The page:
Defendant's PCR counsel argued that an evidentiary hearing was necessary to determine what defendant's original attorney told him prior to the entry of his plea. However, the court determined defendant's claims were "too vague and speculative" to warrant an evidentiary hearing, and the court denied defendant's petition without a hearing. An order memorializing the judge's decision was entered on June 22, 2010.
In this appeal from the June 22, 2010 order, defendant contends that (1) his guilty plea should be vacated because it was not made knowingly and voluntarily; (2) his attorney was ineffective for failing to file a motion for reconsideration of his sentence; and (3) it was an abuse of discretion for the court to deny his request for an evidentiary hearing. Based on our review of the record, we conclude the trial court erred in failing to conduct an evidentiary hearing to explore defendant's allegations.
Trial courts should ordinarily hold evidentiary hearings to resolve ineffective-assistance-of-counsel claims if a defendant has presented a prima facie claim and the facts supporting the claim are not part of the trial record. State v. Preciose, 129 N.J. 451, 462 (1992). To establish a prima facie claim of ineffective assistance of counsel, a defendant must establish a reasonable likelihood of success under the Strickland/Fritz test.*fn2 State v. Preciose, 129 N.J. 451, 463-64 (1992). Under this two-prong test, a defendant must establish that counsel's performance was deficient by showing that "counsel's representation fell below an objective standard of reasonableness." Strickland, supra, 466 U.S. at 687-88, 104 S. Ct. at 2064, 80 L. Ed. 2d at 693. Second, a defendant must show "there is a reasonable probability that, but for counsel's unprofessional errors, the result of the proceeding would have been different. A reasonable probability is a probability sufficient to undermine confidence in the outcome." Id. at 694, 104 S. Ct. at 2068, 80 L. Ed. 2d at 698.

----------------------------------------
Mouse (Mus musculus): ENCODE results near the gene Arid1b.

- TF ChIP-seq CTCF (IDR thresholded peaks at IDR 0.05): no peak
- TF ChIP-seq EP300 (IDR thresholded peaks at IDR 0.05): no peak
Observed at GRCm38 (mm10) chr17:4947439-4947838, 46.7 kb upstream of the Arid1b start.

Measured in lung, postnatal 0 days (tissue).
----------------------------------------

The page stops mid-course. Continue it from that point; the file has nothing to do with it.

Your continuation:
In the context of a guilty plea, the second part of the Strickland/Fritz test----the prejudice prong----focuses on whether defense counsel's performance "affected the outcome of the plea process. In other words, in order to satisfy the 'prejudice' requirement, the defendant must show that there is a reasonable probability that, but for counsel's errors, he would not have pleaded guilty and would have insisted on going to trial." Hill v. Lockhart, 474 U.S. 52, 59, 106 S. Ct. 366, 370, 88 L. Ed. 2d 203, 210 (1994); accord State v. DiFrisco, 137 N.J. 434, 457 (1994), cert. denied, 516 U.S. 1129, 116 S. Ct. 949, 133 L. Ed. 2d 873 (1996).
In the present matter, defendant certified his attorney assured him he would "end up with seven years in prison." In addition, he stated he would not have pled guilty if he knew he was not going to be resentenced to a seven-year term. Moreover, the sentencing transcript confirms that the prosecuting attorney and defendant's attorney discussed the possibility of a "joint motion for reconsideration of defendant's sentence at a later date."*fn3 Under these circumstances, we conclude that defendant's PCR petition should not have been denied without affording defendant an opportunity to present testimony and evidence in support of his assertions. See State v. Pyatt, 316 N.J. Super. 46, 51 (App. Div. 1998) (holding that an evidentiary hearing was required to fully examine the nature and extent of attorney-client conversations concerning a plea agreement), certif. denied, 158 N.J. 72 (1999).
Reversed and remanded. Jurisdiction is not retained.